High spontaneous mutation rate in the hyperthermophilic archaeon Sulfolobus solfataricus is mediated by transposable elements.
We have isolated uracil-auxotrophic mutants of the hyperthermophilic archaeon Sulfolobus solfataricus in order to explore the genomic stability and mutational frequencies of this organism and to identify complementable recipients for a selectable genetic transformation system. Positive selection of spontaneous mutants resistant to 5-fluoroorotate yielded uracil auxotrophs with frequencies of between 10(-4) and 10(-5) per sensitive, viable cell. Four different, nonhomologous insertion sequences (ISs) were identified at different positions within the chromosomal pyrEF locus of these mutants. They ranged in size from 1,058 to 1,439 bp and possessed properties typical of known transposable elements, i.e., terminal inverted repeats, flanking duplicated target sequences, and putative transposase genes encoding motifs that are indicative of the IS4-IS5 IS element families. Between 12 and 25 copies of each IS element were found in chromosomal DNAs by Southern analyses. While characteristic fingerprint patterns created by IS element-specific probes were observed with genomic DNA of different S. solfataricus strains, no homologous sequences were identified in DNA of other well-characterized strains of the order Sulfolobales. (+info)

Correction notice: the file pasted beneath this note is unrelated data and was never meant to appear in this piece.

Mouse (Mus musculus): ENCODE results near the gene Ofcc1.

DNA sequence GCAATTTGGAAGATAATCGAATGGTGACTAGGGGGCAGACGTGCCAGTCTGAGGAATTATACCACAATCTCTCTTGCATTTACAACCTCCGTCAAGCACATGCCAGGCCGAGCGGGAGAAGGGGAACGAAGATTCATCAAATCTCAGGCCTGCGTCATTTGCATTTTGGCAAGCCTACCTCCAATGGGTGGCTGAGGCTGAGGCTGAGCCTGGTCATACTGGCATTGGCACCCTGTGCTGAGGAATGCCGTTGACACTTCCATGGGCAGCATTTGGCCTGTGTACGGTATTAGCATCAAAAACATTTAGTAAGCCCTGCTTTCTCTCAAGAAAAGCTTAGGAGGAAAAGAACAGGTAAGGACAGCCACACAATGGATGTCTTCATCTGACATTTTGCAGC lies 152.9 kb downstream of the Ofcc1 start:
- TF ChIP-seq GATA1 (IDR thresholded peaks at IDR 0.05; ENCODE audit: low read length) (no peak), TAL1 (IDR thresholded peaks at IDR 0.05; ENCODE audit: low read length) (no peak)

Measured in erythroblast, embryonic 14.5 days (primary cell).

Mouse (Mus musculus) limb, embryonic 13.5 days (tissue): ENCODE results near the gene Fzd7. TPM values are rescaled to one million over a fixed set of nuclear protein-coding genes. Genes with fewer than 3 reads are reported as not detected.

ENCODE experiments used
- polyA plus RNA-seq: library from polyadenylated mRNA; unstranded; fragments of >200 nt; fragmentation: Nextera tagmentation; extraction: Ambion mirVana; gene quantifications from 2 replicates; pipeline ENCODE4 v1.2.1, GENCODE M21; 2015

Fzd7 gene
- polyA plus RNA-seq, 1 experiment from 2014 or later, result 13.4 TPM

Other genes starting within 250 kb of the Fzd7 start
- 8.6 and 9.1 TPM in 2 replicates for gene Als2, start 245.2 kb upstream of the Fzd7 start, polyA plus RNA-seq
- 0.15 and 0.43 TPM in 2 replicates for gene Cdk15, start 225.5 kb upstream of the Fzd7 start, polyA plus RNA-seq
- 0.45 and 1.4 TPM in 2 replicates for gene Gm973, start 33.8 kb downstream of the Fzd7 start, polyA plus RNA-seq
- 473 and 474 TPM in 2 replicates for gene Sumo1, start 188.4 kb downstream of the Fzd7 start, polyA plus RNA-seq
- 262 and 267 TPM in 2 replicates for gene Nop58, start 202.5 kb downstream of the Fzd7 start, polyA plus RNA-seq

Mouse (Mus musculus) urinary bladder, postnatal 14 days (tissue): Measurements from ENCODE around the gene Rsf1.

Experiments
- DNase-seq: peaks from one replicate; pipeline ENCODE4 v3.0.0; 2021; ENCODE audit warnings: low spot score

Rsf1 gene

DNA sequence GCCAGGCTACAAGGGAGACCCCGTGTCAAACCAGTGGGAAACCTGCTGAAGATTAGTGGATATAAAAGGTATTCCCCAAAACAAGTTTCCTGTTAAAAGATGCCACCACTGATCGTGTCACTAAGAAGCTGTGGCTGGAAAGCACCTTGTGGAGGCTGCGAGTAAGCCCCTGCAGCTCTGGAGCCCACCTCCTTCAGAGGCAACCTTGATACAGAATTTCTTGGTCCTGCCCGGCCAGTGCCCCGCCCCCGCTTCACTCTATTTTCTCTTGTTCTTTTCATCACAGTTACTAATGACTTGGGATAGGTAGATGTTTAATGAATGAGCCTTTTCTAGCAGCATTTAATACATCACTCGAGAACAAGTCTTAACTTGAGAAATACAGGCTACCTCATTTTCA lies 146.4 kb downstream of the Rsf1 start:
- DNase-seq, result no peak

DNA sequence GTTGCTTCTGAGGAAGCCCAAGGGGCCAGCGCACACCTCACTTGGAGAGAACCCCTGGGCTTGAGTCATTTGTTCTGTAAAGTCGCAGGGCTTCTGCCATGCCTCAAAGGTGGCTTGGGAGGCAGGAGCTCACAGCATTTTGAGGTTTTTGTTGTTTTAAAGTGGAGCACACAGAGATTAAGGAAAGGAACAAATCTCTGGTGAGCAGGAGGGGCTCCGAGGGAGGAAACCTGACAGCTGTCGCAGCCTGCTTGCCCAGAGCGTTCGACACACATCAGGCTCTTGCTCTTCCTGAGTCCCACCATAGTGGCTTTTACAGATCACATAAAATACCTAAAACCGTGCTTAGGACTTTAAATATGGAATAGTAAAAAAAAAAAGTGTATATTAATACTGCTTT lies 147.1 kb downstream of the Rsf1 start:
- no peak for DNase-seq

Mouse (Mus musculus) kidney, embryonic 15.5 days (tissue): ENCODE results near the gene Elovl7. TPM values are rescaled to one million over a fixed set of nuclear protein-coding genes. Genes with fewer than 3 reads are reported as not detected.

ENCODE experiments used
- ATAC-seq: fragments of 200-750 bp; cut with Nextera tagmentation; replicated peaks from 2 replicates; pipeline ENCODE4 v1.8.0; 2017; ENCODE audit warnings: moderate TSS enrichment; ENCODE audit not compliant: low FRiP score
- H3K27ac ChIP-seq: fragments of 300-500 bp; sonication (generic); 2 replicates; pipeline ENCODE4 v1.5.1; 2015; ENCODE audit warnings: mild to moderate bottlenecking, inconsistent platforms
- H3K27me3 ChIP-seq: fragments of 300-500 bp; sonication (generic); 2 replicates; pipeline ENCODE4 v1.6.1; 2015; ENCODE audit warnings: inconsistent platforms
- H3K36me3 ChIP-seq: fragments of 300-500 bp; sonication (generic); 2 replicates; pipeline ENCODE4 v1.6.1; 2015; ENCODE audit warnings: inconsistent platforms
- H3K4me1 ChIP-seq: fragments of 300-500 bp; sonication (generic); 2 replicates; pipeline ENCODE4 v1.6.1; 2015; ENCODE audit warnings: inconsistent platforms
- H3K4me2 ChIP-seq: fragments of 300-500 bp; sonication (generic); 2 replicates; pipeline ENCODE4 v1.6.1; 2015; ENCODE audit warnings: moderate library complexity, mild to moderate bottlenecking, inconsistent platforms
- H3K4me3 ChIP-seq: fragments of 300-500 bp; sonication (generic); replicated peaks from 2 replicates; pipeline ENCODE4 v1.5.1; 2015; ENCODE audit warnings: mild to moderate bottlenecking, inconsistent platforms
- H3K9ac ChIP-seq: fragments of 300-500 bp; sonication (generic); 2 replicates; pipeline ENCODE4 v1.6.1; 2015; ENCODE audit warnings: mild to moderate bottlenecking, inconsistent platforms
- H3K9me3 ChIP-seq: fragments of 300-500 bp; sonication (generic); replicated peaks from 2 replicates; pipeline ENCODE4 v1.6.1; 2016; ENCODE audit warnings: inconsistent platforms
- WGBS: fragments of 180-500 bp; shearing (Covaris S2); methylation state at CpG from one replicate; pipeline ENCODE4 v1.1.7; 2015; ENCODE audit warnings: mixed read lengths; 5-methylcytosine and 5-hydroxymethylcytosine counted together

The chemistry of the reaction determines the invariant amino acids during the evolution and divergence of orotidine 5'-monophosphate decarboxylase.